The old saw that Chicago has two seasons — winter and construction — applies to roadwork, but it’s equally true for those who put up buildings.
For projects underway, some work can occur in subzero temperatures at a slower pace. Ventures that have just finished the planning and financing typically don’t start moving dirt until the spring thaw.
So a lot of developers and their backers are peering into 2022, wondering about the economy and its biggest influence: the pandemic. Add to those concerns: Chicago’s crime, now so pervasive the moneyed crowd can’t ignore it, along with complications from inflation and disruptions in the supply chain. Not to mention property taxes, a perennial subject.
Developers find a way around it all, though, and there are more residential and commercial projects slated for the central city. I needed to check on the progress of two that are unique. They deal in entertainment and nightlife and, once completed, just might help Chicagoans get back to enjoying themselves if we ever shake COVID-19.
Both are moving forward, as it turns out, although one has had its hiccups. The projects in focus here are the esports arena at 2500-48 S. Wabash Ave., near McCormick Place, a potential game-changer in leisure activities, and the conversion of the old Morton Salt building at 1357 N. Elston Ave. into a music venue.
It’s known for its rooftop sign with the Morton Salt girl — “When it rains, it pours” — that’s visible from the Kennedy Expressway. The sign is an official city landmark, but with rules that allow it to be updated. That’s happening now, because the old roof had to go.
Both projects got city approvals earlier this year.
The esports arena is a bet that virtual reality will drive in-person competition and entertainment. But actual reality in the form of shipping delays and higher costs for steel and concrete have caused a delay, said developer Scott Greenberg, president of Lincolnshire-based ECD. He previously aimed to open next fall. Now, he’s looking at construction starting in the spring and finishing in 2023.
“Ultimately, this is going to get built,” he said of the $30 million project. It would span 108,000 square feet over two floors, with a large room for goggle-wearing game players to cause fake mayhem. Surrounding it would be quieter spaces for eating, imbibing and spectating. Greenberg has enlisted the firm of prominent Chicago architect Jackie Koo for the design.
“Ten weeks’ lead time [for supplies] has become a six-month lead time,” Greenberg said. He said he’s tweaking the design to save money. “Suppliers are putting you in a bidding war with others,” he said, although he expects that situation won’t last. “Most people in the industry are expecting prices to come down.” He said he’s also had issues with ComEd and the CTA, whose Green Line abuts the property.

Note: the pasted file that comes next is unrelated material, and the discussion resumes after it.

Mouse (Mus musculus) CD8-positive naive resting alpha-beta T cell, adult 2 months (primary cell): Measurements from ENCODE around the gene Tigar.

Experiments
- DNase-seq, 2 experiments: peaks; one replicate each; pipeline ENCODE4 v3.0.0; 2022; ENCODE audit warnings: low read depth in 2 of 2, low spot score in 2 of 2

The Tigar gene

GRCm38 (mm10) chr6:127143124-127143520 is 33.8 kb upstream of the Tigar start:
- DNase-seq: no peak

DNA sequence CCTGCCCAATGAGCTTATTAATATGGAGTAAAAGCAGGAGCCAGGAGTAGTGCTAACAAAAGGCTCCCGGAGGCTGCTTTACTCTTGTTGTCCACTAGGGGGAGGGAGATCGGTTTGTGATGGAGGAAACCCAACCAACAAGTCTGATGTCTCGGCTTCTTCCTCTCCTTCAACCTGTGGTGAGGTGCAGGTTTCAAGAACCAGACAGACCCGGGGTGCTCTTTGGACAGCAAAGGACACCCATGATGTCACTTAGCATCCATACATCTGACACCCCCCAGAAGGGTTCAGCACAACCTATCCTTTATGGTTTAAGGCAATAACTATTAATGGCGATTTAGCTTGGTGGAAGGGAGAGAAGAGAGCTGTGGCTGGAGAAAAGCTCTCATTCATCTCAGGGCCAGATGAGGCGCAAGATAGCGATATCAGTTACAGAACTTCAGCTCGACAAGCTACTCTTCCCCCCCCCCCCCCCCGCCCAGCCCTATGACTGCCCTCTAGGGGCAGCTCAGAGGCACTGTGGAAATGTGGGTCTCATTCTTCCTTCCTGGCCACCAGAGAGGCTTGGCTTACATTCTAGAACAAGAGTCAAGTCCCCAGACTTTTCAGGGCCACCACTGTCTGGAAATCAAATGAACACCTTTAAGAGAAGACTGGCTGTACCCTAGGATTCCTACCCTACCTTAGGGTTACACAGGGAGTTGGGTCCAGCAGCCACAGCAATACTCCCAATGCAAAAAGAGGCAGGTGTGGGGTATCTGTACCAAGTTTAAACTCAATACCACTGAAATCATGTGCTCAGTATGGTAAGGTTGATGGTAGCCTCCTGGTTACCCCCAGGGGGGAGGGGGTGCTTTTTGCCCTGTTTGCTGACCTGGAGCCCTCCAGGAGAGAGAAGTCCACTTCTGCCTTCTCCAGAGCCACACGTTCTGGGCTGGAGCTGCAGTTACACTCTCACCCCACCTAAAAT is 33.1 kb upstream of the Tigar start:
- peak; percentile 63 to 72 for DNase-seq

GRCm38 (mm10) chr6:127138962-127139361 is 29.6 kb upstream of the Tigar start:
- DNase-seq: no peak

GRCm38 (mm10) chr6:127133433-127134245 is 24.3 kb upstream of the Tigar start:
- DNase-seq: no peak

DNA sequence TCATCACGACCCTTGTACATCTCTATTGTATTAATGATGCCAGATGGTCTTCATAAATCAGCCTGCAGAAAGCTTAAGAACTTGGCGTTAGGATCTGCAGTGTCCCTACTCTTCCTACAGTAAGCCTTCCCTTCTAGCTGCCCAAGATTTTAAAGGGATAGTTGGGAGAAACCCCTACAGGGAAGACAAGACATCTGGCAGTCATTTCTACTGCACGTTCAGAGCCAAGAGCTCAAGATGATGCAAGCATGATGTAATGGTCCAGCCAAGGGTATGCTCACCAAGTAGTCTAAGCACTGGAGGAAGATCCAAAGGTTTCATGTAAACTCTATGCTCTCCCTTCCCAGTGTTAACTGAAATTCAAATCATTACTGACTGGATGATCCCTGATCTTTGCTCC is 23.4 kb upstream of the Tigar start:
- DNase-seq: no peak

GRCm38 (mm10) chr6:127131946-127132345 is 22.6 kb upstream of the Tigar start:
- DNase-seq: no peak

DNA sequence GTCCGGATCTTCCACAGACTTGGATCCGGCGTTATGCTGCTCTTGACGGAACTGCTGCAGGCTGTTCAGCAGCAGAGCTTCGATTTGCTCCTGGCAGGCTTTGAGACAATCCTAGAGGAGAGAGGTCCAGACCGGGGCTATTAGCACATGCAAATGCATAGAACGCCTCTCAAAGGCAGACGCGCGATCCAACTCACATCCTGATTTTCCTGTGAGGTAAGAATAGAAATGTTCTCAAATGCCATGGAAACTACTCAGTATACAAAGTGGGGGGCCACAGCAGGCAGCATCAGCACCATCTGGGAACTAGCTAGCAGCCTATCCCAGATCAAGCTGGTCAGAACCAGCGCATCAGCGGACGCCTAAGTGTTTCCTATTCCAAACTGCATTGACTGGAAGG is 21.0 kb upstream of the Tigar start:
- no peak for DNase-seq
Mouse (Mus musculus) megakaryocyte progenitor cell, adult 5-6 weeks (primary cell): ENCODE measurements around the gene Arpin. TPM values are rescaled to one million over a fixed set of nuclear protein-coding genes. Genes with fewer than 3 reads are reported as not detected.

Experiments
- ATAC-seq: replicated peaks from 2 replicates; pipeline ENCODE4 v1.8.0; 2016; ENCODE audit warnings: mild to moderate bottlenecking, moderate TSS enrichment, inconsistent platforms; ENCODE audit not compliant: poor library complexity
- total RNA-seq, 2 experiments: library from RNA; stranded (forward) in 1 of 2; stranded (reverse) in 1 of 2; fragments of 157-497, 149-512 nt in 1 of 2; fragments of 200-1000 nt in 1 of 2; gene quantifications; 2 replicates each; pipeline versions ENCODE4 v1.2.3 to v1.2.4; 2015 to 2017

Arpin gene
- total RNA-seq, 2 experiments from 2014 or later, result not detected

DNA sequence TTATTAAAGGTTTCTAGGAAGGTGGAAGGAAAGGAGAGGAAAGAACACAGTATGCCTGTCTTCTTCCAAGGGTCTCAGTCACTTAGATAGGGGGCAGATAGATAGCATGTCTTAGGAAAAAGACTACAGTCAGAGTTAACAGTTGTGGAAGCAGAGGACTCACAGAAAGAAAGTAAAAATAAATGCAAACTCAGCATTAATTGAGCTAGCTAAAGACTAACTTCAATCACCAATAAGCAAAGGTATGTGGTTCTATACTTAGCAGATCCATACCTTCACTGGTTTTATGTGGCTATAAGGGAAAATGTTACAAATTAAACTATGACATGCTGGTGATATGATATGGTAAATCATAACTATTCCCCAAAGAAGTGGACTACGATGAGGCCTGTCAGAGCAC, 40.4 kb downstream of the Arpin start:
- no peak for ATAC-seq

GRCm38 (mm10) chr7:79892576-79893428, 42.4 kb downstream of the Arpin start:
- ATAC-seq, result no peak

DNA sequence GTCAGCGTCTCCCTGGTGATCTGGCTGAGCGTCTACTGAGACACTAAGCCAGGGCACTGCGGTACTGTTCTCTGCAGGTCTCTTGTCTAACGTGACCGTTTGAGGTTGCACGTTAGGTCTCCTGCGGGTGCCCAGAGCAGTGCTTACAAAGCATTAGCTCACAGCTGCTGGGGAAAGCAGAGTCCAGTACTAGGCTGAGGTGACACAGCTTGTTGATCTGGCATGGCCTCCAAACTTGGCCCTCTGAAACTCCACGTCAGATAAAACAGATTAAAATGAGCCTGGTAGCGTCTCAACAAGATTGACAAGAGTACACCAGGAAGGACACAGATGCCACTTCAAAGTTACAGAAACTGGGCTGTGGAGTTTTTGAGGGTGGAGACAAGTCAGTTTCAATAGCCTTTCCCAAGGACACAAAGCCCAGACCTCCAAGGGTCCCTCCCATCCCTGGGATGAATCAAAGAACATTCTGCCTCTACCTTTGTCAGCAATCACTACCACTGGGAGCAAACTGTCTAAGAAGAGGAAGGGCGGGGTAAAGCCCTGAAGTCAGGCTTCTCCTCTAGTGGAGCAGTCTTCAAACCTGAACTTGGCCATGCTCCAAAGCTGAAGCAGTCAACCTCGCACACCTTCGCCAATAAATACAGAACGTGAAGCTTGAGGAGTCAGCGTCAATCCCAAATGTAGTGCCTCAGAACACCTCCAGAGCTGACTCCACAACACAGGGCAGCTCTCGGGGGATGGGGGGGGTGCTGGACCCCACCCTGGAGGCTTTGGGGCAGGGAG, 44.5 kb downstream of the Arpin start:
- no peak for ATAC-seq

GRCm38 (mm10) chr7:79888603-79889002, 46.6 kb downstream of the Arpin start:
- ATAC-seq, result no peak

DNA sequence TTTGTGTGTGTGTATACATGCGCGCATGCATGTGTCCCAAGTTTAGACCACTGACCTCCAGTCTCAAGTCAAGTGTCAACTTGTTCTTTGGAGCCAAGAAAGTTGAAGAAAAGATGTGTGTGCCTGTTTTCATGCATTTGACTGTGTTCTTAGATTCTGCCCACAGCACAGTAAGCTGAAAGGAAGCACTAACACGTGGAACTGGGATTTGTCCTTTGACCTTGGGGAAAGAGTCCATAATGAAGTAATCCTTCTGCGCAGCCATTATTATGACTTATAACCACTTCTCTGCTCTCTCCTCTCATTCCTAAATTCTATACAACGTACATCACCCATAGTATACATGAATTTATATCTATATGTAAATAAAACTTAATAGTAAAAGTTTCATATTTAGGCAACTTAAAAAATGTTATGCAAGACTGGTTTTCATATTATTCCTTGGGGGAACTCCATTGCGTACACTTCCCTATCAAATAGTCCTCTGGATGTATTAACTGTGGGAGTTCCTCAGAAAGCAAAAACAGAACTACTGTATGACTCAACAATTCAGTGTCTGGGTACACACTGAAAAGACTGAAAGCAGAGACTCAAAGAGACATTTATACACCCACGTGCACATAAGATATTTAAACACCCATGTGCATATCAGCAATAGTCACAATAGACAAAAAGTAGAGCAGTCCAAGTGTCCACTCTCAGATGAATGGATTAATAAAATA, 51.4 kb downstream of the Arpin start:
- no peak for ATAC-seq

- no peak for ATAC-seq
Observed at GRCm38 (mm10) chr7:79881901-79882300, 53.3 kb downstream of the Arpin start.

Called Surge, his project would have a ticketed capacity of 1,040 and is designed for post-pandemic interaction. If we truly get there, Greenberg stands to benefit from McCormick Place returning to normal. Who knows, a casino could land in the mix, too.
At the Morton Salt site, co-developer Craig Golden also is sitting on prime property, about 4 acres just south of where Sterling Bay’s Lincoln Yards mega-development is situated. His site’s old shed would get a music venue, a business he knows well. Golden’s Blue Star Properties has diverse ventures here, including Thalia Hall in Pilsen. A brewery and office space also are planned, with Morton Salt leasing some of it.
Golden said the supply chain hasn’t given him any grief on an investment of around $50 million. He hopes to have the facility done next fall, but with outdoor space available next summer. Besides live music, he wants to book trade shows and corporate events. Partners include the development firm R2, and Lamar Johnson Collaborative is the architecture firm.
He said the property can accommodate 6,000 people, counting the space outdoors. Golden hopes to issue details about musical bookings in a few weeks. It figures to be a boost for a live entertainment industry that’s been decimated.
Golden also sits right where Chicago will grow next. The Morton Salt building is just west of Goose Island, where the city has authorized high-rise housing.
Golden follows Lincoln Yards for personal and business reasons; he co-founded Sterling Bay in 1987, leaving it in 2008. “It’s a big, gaping prairieland now. I’m looking forward to what they can do there, but it’s a different sort of vibe. They took down some older, vintage buildings, the kind I like,” Golden said. But he won’t mind the neighbors and customers that new construction will yield.
They’re working on different sides of town, but Greenberg and Golden share optimism for post-pandemic contentment and routine. We could all use that outlook.